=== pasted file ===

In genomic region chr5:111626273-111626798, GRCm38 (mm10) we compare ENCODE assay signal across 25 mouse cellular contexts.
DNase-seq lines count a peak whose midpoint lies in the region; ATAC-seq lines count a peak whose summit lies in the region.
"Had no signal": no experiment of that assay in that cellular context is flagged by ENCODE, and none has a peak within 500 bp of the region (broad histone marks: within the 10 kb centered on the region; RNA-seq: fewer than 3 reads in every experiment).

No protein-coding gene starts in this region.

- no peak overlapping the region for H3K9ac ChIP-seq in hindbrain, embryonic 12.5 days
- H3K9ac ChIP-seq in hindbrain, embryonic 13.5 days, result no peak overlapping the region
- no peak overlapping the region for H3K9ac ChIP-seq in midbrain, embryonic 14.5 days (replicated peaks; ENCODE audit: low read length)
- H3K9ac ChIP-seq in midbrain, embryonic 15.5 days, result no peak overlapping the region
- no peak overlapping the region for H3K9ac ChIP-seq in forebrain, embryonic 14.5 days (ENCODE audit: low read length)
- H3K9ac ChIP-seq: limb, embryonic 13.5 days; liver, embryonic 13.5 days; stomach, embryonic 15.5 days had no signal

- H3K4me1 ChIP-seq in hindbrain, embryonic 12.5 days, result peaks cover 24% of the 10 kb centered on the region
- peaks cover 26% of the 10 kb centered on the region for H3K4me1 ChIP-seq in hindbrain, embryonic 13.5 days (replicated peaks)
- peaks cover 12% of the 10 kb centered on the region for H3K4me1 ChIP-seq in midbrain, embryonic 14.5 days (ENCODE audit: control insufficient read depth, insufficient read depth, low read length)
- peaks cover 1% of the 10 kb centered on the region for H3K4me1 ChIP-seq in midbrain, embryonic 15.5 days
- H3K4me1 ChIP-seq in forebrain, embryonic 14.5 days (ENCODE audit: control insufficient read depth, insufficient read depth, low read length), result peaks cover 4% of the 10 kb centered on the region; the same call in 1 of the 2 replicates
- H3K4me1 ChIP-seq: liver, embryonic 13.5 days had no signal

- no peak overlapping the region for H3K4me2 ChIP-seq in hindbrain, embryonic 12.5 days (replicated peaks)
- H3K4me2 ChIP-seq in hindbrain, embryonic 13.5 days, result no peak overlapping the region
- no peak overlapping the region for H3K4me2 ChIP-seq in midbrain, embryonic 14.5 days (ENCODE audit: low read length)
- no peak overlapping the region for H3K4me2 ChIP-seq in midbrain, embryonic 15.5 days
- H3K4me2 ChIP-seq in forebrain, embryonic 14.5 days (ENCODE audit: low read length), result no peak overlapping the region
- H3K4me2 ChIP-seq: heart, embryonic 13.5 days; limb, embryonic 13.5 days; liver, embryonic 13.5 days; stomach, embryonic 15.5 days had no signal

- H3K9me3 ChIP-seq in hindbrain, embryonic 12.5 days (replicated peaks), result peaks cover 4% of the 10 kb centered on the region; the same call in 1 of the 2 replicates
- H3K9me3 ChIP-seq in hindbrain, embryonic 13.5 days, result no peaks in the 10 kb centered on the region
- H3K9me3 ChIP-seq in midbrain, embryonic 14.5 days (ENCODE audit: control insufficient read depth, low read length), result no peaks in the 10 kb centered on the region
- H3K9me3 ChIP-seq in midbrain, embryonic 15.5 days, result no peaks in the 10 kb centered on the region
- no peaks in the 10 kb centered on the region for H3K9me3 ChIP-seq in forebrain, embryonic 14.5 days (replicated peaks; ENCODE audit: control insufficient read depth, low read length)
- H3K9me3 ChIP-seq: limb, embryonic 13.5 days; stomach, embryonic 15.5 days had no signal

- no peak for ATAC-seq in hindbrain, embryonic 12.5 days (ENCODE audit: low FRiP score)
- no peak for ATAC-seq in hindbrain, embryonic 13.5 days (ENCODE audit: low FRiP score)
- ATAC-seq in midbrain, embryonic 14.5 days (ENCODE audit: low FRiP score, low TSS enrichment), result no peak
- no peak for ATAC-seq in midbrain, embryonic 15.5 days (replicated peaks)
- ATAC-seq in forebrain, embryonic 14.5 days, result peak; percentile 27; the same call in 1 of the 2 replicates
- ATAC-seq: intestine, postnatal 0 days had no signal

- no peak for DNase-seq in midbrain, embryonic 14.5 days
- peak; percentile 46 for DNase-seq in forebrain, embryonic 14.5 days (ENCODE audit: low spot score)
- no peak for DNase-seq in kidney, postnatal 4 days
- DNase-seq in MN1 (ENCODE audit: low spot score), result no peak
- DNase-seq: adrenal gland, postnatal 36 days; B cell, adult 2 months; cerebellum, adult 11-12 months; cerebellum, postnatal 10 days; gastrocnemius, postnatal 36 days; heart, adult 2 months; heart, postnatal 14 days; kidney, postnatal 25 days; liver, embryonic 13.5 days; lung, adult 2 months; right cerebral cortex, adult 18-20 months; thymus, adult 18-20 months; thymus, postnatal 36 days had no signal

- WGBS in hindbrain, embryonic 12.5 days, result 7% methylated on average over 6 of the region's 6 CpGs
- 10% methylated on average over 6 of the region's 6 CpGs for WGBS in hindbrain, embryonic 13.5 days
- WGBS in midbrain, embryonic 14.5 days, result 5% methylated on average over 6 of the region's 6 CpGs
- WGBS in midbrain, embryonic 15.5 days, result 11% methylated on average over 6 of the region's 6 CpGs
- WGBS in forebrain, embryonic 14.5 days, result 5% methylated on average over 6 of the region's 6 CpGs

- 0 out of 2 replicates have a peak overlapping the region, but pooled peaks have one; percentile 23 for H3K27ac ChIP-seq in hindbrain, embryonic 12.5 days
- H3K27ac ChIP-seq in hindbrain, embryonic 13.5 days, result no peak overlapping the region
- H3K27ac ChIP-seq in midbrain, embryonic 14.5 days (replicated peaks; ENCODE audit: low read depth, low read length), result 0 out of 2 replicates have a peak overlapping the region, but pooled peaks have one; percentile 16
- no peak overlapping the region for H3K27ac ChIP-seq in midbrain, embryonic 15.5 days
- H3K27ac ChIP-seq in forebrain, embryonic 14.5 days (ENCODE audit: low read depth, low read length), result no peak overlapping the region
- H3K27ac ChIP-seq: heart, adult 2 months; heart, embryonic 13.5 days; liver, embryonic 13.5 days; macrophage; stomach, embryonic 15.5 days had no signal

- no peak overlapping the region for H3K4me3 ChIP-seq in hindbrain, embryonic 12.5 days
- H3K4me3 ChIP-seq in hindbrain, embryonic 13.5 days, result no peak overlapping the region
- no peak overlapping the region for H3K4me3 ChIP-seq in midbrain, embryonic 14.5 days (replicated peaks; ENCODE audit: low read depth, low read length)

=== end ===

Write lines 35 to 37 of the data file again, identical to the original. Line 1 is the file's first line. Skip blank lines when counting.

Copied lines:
- no peak for DNase-seq in midbrain, embryonic 14.5 days
- peak; percentile 46 for DNase-seq in forebrain, embryonic 14.5 days (ENCODE audit: low spot score)
- no peak for DNase-seq in kidney, postnatal 4 days